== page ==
post #14 of 25
Quote:
Originally Posted by sibhusky View Post


I had those damn things, makes you constantly move your head like a bird. Returned them for bifocals, then I can at least look left and right without moving my head. I'm used to contacts, can look every direction and the correction is the same. I can put on cheap readers to read a book or another pair for the PC. I really hate wearing glasses.

 

I was talking about multifocal contact lenses..

post #15 of 25
Not sure I understand how those would work. My pupil is always shrinking and enlarging. Seems like with a need for three different focal areas, I'd be looking for the right light source to see certain things and couldn't really look suddenly at a book, for example. Sounds like a recipe for a migraine.
post #16 of 25
Quote:
Originally Posted by checksix68 View Post
 

I don't need glasses quite yet, but as I get older, my eyesight seems to be getting worse.  I definitely need to buy some cheaters for reading.  But, it definitely makes me think about the not-too-distant future, and the fact that I'll probably need corrective lenses at some point.

 

I did a thread search, but most of the threads are several years old.  Ski equipment technology progresses, so using that logic, eye wear technology progresses too.

 

I guess the question is, for those of you who wear corrective lenses, which do you prefer when you ski... glasses or contacts?  What are the pros and cons of each?  Are there any tips or tricks you've figured out, that make wearing one or the other a more pleasant experience?  Is there a certain brand of ski goggles that seems to work better with glasses or contacts?  If you prefer glasses, is there an anti-fogging product that works better than others for skiing?  Any additional information you'd care to share that may be helpful to me or someone else?    

From your post it sounds like you are becoming farsighted--you say you need reading glasses--in which case you likely will not need correction to ski. If you do wear glasses to ski my experience has been that the only thing that works for fogging in all conditions--wet days with high exertion level--is fan goggles, like Smith Knowledge Turbos. If you do buy goggles look for those labelled as OTG. I've never worn contacts but my kids wear them to ski and prefer them, although on a recent trip my younger son didn't want the hassle of contacts and chose to ski with his glasses, which worked fine for him.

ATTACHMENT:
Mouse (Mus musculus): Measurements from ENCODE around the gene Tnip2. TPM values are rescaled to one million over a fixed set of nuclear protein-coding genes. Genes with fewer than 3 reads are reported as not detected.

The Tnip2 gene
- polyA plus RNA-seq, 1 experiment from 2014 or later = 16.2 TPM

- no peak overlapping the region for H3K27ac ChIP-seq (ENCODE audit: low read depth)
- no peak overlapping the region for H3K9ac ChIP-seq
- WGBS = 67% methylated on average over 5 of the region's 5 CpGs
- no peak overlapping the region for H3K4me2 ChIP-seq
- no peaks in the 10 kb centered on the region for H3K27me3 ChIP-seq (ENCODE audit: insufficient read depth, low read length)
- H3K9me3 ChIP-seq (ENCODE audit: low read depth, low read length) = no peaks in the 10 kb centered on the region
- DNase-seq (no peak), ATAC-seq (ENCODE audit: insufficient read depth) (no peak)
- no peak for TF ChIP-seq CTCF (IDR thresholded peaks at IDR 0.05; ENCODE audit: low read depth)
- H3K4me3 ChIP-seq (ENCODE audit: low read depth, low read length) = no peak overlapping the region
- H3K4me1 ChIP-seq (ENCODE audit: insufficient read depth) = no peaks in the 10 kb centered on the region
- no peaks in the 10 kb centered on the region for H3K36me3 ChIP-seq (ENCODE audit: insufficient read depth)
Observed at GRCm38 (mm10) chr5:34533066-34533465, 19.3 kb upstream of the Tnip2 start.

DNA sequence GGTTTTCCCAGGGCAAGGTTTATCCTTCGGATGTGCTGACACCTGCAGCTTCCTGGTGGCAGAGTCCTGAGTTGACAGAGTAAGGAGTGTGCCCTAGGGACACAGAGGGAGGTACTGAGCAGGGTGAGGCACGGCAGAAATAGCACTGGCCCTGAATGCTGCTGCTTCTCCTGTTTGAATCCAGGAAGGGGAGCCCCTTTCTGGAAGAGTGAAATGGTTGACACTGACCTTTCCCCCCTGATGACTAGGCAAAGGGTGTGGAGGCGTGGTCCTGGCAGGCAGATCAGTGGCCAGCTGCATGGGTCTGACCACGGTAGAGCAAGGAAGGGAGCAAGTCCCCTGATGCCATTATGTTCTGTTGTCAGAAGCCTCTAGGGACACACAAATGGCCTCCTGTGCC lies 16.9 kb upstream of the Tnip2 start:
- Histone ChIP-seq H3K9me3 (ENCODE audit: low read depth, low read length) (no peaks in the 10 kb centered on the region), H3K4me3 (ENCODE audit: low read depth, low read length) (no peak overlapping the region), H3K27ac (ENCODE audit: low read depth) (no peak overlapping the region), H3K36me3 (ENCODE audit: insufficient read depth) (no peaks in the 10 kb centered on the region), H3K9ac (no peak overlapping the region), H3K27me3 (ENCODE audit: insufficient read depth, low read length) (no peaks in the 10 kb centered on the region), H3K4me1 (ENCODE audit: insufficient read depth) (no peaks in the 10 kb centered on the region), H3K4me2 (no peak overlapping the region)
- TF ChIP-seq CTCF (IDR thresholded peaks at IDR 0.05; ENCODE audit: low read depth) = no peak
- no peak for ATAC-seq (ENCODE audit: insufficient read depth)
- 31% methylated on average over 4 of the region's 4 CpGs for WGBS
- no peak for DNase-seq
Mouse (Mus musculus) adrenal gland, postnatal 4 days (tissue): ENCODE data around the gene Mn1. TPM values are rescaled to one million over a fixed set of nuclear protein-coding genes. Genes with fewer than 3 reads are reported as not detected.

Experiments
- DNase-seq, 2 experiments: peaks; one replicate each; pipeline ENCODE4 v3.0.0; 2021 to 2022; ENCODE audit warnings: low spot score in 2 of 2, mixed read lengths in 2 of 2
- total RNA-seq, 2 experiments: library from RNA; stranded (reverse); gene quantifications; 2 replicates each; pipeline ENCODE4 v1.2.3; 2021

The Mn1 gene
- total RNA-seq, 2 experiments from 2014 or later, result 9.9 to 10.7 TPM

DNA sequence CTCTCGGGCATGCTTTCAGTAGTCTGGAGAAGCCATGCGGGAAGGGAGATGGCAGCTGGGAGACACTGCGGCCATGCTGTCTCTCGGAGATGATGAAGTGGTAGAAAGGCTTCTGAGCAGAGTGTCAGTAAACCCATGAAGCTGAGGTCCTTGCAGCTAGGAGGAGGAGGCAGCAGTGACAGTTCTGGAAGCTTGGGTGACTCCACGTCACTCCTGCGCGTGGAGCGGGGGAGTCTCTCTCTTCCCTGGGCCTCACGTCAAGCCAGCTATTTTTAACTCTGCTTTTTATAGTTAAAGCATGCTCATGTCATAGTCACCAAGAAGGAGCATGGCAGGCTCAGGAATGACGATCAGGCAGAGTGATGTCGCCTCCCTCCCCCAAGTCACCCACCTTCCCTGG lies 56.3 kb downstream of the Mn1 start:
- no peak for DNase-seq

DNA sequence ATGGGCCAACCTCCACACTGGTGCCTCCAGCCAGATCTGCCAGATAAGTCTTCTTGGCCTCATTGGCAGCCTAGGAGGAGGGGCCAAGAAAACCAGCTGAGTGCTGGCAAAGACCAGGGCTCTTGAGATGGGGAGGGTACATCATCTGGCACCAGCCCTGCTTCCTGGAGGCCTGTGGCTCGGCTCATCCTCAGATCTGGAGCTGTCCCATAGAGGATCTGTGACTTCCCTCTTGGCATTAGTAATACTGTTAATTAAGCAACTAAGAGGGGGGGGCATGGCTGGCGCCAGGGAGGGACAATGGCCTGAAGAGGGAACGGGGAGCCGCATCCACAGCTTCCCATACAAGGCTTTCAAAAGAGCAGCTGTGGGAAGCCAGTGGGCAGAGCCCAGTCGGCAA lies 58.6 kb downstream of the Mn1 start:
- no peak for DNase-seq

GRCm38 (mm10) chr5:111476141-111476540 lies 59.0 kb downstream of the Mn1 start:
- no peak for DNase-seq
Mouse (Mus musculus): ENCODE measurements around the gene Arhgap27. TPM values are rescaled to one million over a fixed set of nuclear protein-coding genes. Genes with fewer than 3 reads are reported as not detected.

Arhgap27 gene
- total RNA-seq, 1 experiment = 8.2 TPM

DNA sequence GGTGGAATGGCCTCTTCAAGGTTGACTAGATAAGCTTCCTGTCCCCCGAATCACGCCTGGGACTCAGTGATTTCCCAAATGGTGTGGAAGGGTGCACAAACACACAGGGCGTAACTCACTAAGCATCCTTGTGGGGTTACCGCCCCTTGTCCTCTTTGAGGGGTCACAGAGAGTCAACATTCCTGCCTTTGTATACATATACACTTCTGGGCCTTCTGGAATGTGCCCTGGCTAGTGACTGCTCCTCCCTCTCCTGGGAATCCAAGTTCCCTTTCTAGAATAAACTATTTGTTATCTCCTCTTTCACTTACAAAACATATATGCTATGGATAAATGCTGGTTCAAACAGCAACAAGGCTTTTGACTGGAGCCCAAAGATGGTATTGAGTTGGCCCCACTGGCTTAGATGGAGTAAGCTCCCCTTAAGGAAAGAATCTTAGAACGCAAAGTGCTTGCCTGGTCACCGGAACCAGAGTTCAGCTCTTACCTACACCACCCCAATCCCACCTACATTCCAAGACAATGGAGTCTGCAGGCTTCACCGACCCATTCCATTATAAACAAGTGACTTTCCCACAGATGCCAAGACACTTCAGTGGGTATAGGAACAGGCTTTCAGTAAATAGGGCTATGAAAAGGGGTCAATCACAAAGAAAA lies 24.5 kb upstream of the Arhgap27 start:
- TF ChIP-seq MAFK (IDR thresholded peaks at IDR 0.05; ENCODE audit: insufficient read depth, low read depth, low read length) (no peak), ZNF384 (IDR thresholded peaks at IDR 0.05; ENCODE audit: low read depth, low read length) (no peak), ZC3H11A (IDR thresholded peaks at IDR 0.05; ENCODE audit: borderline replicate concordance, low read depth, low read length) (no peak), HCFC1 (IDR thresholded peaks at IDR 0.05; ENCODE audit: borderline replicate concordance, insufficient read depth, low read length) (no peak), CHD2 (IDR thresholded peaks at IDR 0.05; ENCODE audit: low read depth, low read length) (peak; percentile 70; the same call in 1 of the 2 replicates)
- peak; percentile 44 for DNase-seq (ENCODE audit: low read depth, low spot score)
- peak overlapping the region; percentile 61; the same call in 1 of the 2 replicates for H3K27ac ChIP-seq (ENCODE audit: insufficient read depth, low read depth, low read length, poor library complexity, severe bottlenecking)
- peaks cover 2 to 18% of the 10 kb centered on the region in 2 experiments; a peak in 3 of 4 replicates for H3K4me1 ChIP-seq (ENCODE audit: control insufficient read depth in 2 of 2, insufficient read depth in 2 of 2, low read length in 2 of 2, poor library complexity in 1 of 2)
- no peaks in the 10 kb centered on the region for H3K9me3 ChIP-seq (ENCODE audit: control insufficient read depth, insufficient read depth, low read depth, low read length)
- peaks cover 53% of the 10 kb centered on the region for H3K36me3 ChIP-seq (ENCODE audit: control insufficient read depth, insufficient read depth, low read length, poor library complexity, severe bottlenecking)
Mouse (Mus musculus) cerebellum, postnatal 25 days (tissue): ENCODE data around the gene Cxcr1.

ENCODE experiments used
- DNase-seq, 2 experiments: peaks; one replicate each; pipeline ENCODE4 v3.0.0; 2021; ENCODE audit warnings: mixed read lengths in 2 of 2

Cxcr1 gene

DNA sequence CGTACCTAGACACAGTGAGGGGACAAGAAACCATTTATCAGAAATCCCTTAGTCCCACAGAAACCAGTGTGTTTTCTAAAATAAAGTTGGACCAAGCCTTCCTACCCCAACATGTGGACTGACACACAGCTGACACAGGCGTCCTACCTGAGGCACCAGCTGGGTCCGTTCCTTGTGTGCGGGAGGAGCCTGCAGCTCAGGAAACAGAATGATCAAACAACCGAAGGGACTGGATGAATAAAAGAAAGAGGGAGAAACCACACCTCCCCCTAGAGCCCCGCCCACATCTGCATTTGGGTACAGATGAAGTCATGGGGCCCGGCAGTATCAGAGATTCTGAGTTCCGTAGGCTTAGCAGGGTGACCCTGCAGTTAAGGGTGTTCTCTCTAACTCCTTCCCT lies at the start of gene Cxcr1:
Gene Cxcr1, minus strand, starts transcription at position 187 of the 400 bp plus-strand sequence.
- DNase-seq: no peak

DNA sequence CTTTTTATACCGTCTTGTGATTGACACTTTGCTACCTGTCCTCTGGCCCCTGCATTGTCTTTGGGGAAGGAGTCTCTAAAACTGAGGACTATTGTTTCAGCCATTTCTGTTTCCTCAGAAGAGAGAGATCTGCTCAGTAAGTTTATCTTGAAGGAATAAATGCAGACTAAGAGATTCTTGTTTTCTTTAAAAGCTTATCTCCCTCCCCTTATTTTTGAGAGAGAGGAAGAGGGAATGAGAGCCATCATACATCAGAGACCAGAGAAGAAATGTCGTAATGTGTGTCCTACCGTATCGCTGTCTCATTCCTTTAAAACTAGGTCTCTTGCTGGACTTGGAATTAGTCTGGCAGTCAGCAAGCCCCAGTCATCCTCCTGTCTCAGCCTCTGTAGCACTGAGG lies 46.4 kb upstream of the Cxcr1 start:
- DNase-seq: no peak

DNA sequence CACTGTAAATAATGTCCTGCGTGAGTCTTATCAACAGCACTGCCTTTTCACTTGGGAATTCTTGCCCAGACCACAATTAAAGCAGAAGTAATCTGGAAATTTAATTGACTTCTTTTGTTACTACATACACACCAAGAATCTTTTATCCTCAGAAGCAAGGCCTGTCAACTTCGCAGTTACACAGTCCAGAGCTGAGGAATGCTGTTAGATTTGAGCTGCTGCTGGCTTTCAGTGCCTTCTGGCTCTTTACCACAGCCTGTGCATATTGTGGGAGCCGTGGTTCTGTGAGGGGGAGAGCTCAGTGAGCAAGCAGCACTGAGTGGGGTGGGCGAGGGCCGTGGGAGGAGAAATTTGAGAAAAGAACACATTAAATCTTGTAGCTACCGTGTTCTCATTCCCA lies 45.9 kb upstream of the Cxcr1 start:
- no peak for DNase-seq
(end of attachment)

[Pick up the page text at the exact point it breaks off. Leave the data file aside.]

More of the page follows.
My situation is the opposite of yours--after wearing glasses for 60 years my nearsightedness has been corrected by the farsightedness of aging and I can now ski without glasses. What a treat that has been. I do need glasses to read fine print. The only downside--after wearing glasses every waking moment, I have stopped wearing them all day long just at the age when I start forgetting where I put things, plus my current glasses--old fashioned gold wire frames--tend to vanish into the furniture when I lay them down. 

post #17 of 25
Just because you need reading glasses doesn't mean you are getting far sighted. Your eye muscles just can't adjust to changes in distance. I'm 63, need both PC glasses and reading glasses if my contacts are in. PC glasses and distance glasses if they are out. Anything farther than 1 foot is fuzzy. The reading glasses thing started at forty. I think if that was a sign I was getting far sighted it would have happened by now. Instead, the PC problem has been added.
post #18 of 25
Quote:
Originally Posted by sibhusky View Post

Not sure I understand how those would work. My pupil is always shrinking and enlarging. Seems like with a need for three different focal areas, I'd be looking for the right light source to see certain things and couldn't really look suddenly at a book, for example. Sounds like a recipe for a migraine.

 

Apparently your eye/brain decides which focal point to use...it can take a few seconds to adjust so you're correct that text won't be crystal clear the moment you look from far to close.  But I've found that it works perfectly for computer screen reading and adequately for menus, checks, the usual things.  It's not practical for me to walk around all the time with reading glasses so they fill the gap nicely.   These are what I use...you might be able to try a sample from your optometrist.

post #19 of 25
Quote:
Originally Posted by Abox View Post
 

 

Apparently your eye/brain decides which focal point to use...it can take a few seconds to adjust so you're correct that text won't be crystal clear the moment you look from far to close.  But I've found that it works perfectly for computer screen reading and adequately for menus, checks, the usual things.  It's not practical for me to walk around all the time with reading glasses so they fill the gap nicely.   These are what I use...you might be able to try a sample from your optometrist.

 

Quote:
Originally Posted by sibhusky View Post

Not sure I understand how those would work. My pupil is always shrinking and enlarging. Seems like with a need for three different focal areas, I'd be looking for the right light source to see certain things and couldn't really look suddenly at a book, for example. Sounds like a recipe for a migraine.